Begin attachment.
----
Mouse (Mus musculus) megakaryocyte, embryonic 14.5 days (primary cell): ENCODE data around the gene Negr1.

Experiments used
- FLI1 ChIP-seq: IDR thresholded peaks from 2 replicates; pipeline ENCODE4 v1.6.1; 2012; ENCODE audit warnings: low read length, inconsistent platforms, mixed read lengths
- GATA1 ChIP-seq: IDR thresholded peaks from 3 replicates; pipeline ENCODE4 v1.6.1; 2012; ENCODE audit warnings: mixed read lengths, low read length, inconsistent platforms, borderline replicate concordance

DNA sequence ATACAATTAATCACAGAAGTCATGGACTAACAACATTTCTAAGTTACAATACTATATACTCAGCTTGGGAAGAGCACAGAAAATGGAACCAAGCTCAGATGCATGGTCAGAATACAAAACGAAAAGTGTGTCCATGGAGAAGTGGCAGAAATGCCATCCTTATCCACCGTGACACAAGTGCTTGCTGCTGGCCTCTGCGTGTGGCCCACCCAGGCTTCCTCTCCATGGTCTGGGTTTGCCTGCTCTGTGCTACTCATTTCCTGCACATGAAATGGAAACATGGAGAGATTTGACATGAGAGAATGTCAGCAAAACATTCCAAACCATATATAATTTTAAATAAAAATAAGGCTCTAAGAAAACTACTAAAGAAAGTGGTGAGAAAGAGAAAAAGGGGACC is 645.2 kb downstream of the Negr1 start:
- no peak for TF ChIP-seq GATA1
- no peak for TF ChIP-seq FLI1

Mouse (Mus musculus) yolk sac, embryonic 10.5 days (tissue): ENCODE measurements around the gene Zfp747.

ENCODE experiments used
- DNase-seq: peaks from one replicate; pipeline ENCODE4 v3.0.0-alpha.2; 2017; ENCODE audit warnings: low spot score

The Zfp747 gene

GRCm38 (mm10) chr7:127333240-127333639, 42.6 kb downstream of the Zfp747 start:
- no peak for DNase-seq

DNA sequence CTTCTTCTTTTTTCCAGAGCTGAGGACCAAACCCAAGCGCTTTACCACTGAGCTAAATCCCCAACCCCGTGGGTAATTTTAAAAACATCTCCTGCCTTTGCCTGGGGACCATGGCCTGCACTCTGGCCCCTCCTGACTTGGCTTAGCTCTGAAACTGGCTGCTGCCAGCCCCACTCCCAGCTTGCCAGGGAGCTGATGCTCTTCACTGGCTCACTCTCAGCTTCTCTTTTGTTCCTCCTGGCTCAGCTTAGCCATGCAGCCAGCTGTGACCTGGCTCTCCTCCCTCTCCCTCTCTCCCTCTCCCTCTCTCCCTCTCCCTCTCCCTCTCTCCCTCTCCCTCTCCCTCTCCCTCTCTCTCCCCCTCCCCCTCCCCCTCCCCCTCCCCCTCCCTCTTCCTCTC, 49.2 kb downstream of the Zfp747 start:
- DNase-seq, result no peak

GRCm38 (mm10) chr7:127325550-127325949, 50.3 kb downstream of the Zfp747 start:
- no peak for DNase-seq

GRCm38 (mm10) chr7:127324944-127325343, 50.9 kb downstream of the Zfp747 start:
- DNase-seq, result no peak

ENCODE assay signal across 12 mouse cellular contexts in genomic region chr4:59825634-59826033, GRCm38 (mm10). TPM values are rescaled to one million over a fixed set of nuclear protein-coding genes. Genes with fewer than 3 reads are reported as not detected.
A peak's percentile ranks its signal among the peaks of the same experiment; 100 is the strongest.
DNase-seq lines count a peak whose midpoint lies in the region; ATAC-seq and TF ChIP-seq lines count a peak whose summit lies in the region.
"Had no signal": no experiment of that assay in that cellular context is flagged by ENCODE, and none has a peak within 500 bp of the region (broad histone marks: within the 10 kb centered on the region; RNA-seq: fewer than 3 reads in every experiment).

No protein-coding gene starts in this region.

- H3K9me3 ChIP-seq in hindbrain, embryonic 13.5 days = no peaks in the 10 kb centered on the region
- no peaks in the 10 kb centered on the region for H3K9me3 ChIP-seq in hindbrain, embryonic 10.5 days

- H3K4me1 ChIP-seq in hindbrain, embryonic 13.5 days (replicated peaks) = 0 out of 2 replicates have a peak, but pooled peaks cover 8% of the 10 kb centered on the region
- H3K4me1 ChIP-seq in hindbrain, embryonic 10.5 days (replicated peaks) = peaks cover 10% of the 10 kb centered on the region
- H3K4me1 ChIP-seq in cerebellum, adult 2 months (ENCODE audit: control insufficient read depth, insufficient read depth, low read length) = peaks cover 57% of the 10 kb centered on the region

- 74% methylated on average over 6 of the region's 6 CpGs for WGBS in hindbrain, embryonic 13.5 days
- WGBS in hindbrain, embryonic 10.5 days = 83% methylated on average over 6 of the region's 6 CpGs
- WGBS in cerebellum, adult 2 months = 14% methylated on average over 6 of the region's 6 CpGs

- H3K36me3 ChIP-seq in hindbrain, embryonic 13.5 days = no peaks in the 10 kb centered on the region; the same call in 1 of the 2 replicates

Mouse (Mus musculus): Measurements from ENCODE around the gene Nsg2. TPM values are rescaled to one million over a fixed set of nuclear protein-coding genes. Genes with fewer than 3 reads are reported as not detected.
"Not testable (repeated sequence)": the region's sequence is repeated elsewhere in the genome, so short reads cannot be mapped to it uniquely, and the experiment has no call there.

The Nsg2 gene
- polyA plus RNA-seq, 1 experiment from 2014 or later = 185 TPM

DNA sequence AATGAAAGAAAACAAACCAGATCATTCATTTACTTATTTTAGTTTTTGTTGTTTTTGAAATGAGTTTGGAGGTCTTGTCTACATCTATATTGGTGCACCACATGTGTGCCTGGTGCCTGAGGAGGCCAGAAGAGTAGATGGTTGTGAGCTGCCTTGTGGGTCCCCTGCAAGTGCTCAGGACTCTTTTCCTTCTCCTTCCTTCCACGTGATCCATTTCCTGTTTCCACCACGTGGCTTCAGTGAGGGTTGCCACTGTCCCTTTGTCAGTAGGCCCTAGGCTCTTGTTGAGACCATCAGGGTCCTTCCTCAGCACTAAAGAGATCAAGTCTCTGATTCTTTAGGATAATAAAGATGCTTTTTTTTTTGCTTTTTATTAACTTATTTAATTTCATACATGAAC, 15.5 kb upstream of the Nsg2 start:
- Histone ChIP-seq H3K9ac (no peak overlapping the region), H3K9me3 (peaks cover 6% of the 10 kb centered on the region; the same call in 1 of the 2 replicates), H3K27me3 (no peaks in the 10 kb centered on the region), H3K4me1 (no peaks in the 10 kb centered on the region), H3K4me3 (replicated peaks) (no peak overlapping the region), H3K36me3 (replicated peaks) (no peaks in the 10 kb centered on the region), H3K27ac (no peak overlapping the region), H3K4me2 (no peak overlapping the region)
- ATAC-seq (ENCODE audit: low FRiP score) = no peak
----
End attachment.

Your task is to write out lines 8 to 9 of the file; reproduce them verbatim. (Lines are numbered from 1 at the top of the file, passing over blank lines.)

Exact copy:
Mouse (Mus musculus) yolk sac, embryonic 10.5 days (tissue): ENCODE measurements around the gene Zfp747.

ENCODE experiments used